The North Carolina Dept. of Environmental Quality has proposed classifications for 32 coal-ash impoundments at 14 powerplant sites owned by Duke Energy. The draft classifications, released on Dec. 31, prioritize the cleanup of residual ash impoundments near coal-fired plants based on the impoundments’ integrity and potential risks to groundwater and surface water.

The proposed classifications are the latest step in the implementation of a state law that was enacted following a February 2014 discharge from an ash pond at an idled powerplant, near Eden, N.C., that fouled 70 miles of the Dan River.

The classification designates eight impoundments at four sites as being high risk, requiring full excavation and disposal by December 2019. Another 12 ponds deemed as intermediate-level risks must be excavated and closed by the end of 2024. Four impoundments considered low risk are to be closed by December 2029, with draining and liner caps as potential options.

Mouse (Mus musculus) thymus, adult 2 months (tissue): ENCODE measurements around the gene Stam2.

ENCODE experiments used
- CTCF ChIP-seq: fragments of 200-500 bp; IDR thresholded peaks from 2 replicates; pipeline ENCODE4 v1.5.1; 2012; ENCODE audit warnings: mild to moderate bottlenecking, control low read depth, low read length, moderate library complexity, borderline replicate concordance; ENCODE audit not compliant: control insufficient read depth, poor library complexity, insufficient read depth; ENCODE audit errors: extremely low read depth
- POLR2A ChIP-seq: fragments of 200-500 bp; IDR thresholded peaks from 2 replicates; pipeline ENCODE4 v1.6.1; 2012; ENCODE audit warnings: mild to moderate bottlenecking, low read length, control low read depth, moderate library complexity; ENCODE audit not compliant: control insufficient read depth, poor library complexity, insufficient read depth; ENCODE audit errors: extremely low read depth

Eight ponds are awaiting classification, pending receipt of groundwater contamination risk data; however, they likely will fall into the intermediate- or low-risk categories, NCEDQ says.

According to a statement from Duke Energy, ash excavation is underway at six locations, including the four high-risk plants, where on-site landfills will be constructed. Duke also has submitted comprehensive groundwater assessments to NCDEQ for each of the 14 coal plant sites.

While Duke declined to give a cash investment figure for the work performed to date, the company’s financial statements show a projected $4.5-billion asset retirement obligation for closure of the North Carolina sites, as well as coal-ash impoundments in South Carolina, Indiana and Kentucky.

Final classifications are expected to be released in early summer 2016.